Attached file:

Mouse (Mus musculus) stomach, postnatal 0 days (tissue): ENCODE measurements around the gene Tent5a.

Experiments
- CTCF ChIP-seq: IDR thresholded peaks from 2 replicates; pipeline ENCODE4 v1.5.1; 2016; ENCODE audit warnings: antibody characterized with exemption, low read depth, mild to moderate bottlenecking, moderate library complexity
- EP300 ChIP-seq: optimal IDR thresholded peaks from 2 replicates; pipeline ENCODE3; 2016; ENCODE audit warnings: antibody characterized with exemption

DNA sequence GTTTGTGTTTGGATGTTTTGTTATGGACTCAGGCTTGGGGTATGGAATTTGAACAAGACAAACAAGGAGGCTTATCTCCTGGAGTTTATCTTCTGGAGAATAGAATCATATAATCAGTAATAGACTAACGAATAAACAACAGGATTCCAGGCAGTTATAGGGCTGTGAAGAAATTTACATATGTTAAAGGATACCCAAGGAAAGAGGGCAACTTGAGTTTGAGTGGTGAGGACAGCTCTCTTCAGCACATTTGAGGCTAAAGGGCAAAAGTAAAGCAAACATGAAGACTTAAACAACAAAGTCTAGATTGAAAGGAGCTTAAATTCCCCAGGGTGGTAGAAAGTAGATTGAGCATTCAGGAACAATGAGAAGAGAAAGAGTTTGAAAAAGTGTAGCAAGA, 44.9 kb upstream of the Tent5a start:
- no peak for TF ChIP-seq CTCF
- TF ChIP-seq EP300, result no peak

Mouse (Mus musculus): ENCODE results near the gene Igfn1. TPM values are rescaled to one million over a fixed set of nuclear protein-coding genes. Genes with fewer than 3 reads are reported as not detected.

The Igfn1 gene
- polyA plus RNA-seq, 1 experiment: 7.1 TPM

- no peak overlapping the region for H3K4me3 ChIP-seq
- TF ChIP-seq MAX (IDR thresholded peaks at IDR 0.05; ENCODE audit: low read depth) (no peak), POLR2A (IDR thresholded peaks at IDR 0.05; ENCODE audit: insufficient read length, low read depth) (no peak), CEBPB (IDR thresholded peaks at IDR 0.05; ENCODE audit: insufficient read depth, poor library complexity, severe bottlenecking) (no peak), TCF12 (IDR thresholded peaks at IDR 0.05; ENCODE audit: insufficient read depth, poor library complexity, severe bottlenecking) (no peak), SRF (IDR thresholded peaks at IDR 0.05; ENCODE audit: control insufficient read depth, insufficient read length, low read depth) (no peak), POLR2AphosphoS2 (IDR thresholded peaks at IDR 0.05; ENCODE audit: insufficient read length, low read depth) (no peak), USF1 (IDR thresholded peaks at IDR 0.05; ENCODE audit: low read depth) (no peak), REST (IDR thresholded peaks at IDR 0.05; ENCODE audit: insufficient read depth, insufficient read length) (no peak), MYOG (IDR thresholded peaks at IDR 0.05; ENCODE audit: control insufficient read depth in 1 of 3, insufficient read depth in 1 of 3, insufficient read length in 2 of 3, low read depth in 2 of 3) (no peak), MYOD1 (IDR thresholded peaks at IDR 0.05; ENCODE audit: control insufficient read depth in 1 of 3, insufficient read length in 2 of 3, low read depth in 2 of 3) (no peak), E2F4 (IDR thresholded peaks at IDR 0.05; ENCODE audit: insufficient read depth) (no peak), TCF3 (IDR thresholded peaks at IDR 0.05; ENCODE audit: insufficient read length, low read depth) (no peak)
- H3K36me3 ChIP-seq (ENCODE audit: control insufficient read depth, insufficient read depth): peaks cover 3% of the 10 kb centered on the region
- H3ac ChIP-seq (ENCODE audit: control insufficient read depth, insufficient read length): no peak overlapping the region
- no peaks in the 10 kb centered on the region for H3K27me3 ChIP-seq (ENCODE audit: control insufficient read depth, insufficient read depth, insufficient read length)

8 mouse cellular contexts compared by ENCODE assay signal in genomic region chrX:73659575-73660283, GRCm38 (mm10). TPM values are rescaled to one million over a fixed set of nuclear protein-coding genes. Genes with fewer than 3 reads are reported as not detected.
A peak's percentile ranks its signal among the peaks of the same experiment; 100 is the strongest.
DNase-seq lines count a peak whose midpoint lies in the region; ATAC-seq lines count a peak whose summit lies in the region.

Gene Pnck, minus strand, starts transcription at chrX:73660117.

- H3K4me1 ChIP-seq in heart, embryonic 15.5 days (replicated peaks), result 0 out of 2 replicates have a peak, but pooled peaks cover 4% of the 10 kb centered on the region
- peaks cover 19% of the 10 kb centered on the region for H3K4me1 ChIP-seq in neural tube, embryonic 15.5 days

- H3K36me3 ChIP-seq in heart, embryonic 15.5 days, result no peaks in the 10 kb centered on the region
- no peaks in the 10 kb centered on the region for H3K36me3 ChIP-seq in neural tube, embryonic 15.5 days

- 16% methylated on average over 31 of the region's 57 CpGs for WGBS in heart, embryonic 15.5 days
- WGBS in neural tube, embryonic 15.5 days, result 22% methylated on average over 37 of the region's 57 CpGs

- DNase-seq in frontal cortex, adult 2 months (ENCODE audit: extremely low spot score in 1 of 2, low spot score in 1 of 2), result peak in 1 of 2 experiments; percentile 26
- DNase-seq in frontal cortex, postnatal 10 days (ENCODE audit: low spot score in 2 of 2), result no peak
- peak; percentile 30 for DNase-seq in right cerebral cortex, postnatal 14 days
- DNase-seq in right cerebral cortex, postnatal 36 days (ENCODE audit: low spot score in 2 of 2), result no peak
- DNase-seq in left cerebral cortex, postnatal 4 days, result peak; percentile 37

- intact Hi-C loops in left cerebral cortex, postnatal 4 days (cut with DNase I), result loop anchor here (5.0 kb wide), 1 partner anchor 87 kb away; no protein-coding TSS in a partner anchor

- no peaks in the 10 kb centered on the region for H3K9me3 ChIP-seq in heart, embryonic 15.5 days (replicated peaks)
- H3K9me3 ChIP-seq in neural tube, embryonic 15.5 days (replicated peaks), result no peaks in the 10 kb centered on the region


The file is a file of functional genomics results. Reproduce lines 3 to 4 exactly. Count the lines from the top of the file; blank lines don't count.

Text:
- CTCF ChIP-seq: IDR thresholded peaks from 2 replicates; pipeline ENCODE4 v1.5.1; 2016; ENCODE audit warnings: antibody characterized with exemption, low read depth, mild to moderate bottlenecking, moderate library complexity
- EP300 ChIP-seq: optimal IDR thresholded peaks from 2 replicates; pipeline ENCODE3; 2016; ENCODE audit warnings: antibody characterized with exemption